How Can Parents Help Prevent Concussions?
What's a Concussion?
A concussion is a brain injury that affects the way the brain works and can lead to symptoms such as headache, dizziness, and confusion. Symptoms usually go away within a few days to a month with rest and a gradual return to school and regular activities. Sometimes, the symptoms last longer.
It’s important to try to prevent concussions because they can cause long-lasting, serious effects on the brain. Be sure to talk to your kids and teens about what can happen from concussions and how to prevent them.
What Happens in a Concussion?
A concussion happens when the brain is injured. This can happen when the head is hit — for example, from a fall. But concussions also can happen without a blow to the head — for example, in a car accident when the head snaps forcefully forward and back. The strong movement causes chemical and blood flow changes in the brain. These changes lead to concussion symptoms.
What Can Help Prevent Concussion?
To help protect your kids from concussions:
- Talk to coaches to make sure that all teams your kids play on have rules to reduce the risk of concussions, such as limits on tackling (football), body checking (hockey), or heading the ball (soccer). Also make sure that the coach knows how to recognize and respond to concussions and will take your child out of play if a head injury happens.
- Talk to your kids about never hiding a head injury. They should stop the sport or activity that caused the head injury and go to a parent, coach, or teacher right away.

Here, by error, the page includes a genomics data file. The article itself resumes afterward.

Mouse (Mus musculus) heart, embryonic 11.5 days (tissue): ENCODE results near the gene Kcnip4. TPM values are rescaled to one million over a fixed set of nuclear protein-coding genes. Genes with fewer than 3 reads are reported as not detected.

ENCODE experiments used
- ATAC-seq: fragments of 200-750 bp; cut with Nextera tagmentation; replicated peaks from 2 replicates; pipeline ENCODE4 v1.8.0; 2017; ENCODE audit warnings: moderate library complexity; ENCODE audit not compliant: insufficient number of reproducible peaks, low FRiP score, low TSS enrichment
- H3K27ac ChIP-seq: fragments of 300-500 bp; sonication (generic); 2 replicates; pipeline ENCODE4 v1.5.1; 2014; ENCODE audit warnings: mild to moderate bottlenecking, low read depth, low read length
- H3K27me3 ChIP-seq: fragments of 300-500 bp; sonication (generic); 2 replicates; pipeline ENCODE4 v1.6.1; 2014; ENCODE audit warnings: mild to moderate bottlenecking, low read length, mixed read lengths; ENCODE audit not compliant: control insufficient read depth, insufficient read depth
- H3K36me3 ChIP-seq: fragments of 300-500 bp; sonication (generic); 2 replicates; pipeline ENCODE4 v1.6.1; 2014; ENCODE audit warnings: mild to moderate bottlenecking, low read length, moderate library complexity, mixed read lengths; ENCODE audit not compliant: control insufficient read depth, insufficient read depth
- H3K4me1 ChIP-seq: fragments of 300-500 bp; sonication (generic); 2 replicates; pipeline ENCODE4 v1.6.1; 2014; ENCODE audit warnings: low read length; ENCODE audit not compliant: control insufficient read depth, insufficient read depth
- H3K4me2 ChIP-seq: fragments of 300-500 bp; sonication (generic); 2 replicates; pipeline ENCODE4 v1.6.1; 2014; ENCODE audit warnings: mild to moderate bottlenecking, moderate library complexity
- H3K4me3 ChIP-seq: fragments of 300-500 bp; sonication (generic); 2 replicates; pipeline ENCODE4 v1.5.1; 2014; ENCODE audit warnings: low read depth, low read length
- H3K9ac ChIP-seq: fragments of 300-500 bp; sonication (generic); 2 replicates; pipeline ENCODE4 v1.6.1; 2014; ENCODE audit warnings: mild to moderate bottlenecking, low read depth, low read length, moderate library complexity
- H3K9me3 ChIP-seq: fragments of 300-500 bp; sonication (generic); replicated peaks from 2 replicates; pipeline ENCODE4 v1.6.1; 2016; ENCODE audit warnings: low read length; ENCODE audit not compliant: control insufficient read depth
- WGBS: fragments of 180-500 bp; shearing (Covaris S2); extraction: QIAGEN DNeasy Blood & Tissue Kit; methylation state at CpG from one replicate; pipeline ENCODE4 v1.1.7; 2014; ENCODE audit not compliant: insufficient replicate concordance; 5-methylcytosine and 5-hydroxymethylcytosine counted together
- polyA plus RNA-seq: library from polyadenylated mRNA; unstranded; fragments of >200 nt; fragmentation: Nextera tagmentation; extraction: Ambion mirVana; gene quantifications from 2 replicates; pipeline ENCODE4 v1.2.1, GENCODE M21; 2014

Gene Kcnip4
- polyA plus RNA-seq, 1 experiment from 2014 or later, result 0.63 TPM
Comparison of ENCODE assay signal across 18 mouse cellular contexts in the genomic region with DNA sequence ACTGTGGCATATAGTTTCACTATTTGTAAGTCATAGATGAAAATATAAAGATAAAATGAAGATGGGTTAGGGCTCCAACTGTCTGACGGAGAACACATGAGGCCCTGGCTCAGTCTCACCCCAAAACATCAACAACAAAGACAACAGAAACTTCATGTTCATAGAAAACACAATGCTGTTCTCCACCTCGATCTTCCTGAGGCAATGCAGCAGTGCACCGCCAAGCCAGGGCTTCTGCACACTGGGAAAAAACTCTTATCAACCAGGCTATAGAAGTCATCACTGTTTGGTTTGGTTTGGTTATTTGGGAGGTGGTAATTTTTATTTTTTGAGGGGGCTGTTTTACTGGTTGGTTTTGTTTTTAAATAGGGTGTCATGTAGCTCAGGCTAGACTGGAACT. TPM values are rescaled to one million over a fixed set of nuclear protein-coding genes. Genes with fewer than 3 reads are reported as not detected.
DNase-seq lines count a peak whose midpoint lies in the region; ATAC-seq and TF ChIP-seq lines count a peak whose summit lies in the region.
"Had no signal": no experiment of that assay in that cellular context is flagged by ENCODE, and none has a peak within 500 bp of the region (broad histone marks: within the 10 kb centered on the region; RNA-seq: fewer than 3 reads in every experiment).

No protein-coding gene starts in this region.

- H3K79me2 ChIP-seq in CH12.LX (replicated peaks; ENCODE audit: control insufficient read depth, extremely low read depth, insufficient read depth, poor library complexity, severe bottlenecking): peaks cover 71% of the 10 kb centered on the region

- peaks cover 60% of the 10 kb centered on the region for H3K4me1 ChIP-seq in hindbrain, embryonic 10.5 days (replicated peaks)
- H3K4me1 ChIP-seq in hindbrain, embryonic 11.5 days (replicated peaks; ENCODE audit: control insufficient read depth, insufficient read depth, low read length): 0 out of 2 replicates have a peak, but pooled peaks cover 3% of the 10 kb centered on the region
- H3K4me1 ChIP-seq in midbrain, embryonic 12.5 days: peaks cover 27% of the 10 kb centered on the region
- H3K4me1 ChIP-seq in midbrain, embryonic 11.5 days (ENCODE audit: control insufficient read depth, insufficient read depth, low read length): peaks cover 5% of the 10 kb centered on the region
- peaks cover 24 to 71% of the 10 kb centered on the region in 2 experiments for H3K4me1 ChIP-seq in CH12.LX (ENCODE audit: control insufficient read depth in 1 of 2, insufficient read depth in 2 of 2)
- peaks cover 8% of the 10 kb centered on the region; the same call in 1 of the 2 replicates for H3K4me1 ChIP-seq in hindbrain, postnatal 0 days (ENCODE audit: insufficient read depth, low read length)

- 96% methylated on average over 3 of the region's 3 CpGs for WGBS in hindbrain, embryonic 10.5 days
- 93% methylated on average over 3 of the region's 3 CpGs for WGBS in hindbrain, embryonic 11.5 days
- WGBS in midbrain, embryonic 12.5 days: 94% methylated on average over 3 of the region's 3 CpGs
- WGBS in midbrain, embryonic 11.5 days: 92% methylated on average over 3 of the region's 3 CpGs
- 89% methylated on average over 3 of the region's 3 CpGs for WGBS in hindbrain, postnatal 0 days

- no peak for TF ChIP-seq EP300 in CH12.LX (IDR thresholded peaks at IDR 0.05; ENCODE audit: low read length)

- Make sure kids wear a helmet when skiing, snowboarding, biking, riding a scooter, skateboarding, or rollerblading. A concussion can still happen, but the helmet can protect them from a skull fracture and serious brain injury.
- Have kids wear any other protective gear specific to their sport.
- Have kids use the proper car seat, booster seat, and/or seatbelts every time they're in a car.
- Childproof your home so that young kids can’t pull furniture down on themselves or climb to high places. Put gates at the top and bottom of steps. Put window guards on windows and keep them closed and locked. Always supervise young children.
- Use playgrounds that have soft ground surfaces like mulch (not dirt or concrete).
- Preventing Children's Sports Injuries
- Head Injuries
- Is It OK for Kids to Sleep After a Possible Concussion?
- Concussions: What Teachers Need to Know
- Keeping Kids Safe in Cars
- Car Seat Safety
Note: All information is for educational purposes only. For specific medical advice, diagnoses, and treatment, consult your doctor.
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